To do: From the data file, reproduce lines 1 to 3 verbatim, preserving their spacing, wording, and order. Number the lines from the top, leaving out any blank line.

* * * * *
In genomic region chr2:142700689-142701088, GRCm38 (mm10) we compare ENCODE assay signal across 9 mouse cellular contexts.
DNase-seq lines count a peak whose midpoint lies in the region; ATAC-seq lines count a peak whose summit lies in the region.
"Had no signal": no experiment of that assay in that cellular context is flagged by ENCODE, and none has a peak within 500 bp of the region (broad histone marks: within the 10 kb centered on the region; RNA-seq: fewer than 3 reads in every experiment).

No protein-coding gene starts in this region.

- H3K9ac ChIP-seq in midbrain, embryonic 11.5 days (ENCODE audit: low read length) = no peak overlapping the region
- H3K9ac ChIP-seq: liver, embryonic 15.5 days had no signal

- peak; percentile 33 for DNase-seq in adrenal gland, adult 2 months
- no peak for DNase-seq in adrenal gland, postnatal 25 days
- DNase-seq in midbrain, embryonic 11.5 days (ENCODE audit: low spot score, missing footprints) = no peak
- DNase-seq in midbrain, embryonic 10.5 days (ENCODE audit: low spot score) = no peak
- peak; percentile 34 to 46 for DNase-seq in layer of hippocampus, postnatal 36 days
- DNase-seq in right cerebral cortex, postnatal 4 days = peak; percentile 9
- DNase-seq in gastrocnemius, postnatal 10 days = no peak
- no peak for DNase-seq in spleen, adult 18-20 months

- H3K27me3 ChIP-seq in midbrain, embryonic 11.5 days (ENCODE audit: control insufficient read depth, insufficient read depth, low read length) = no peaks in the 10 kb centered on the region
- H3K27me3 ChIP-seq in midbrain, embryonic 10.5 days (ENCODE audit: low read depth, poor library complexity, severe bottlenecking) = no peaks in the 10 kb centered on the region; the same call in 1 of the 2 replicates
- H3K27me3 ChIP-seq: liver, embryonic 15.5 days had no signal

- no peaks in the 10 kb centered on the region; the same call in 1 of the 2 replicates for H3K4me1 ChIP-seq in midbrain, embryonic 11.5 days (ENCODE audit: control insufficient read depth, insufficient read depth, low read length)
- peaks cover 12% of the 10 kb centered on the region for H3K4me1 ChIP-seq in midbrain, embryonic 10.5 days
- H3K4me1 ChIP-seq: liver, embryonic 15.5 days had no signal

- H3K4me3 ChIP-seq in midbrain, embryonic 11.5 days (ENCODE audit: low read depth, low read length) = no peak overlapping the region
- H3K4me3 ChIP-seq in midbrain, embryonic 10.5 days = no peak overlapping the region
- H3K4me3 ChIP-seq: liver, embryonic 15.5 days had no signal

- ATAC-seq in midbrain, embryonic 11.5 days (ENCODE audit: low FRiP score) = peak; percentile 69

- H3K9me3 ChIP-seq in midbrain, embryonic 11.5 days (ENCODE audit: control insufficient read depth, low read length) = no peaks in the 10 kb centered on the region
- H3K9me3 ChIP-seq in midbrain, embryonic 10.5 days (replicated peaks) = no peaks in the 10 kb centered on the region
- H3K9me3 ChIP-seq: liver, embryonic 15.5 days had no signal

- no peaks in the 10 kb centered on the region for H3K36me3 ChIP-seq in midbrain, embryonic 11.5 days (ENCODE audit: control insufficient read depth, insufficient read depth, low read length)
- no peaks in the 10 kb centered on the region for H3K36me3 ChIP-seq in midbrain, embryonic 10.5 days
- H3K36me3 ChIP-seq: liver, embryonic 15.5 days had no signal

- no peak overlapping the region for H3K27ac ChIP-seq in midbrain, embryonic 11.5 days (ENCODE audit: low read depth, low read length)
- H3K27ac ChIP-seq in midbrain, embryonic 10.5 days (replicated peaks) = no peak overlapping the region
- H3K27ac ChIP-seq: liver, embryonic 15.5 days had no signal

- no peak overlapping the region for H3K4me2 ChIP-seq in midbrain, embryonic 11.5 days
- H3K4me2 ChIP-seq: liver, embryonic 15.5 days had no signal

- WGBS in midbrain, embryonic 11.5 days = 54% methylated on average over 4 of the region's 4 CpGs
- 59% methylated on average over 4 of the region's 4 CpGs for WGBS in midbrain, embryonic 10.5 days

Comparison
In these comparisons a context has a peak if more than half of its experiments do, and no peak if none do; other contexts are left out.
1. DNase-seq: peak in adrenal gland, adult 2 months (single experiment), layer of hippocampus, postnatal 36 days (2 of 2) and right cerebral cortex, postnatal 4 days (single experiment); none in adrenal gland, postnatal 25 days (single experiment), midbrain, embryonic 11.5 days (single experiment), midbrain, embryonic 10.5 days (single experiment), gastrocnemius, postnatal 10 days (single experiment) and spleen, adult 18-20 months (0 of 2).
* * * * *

In genomic region chr2:142700689-142701088, GRCm38 (mm10) we compare ENCODE assay signal across 9 mouse cellular contexts.
DNase-seq lines count a peak whose midpoint lies in the region; ATAC-seq lines count a peak whose summit lies in the region.
"Had no signal": no experiment of that assay in that cellular context is flagged by ENCODE, and none has a peak within 500 bp of the region (broad histone marks: within the 10 kb centered on the region; RNA-seq: fewer than 3 reads in every experiment).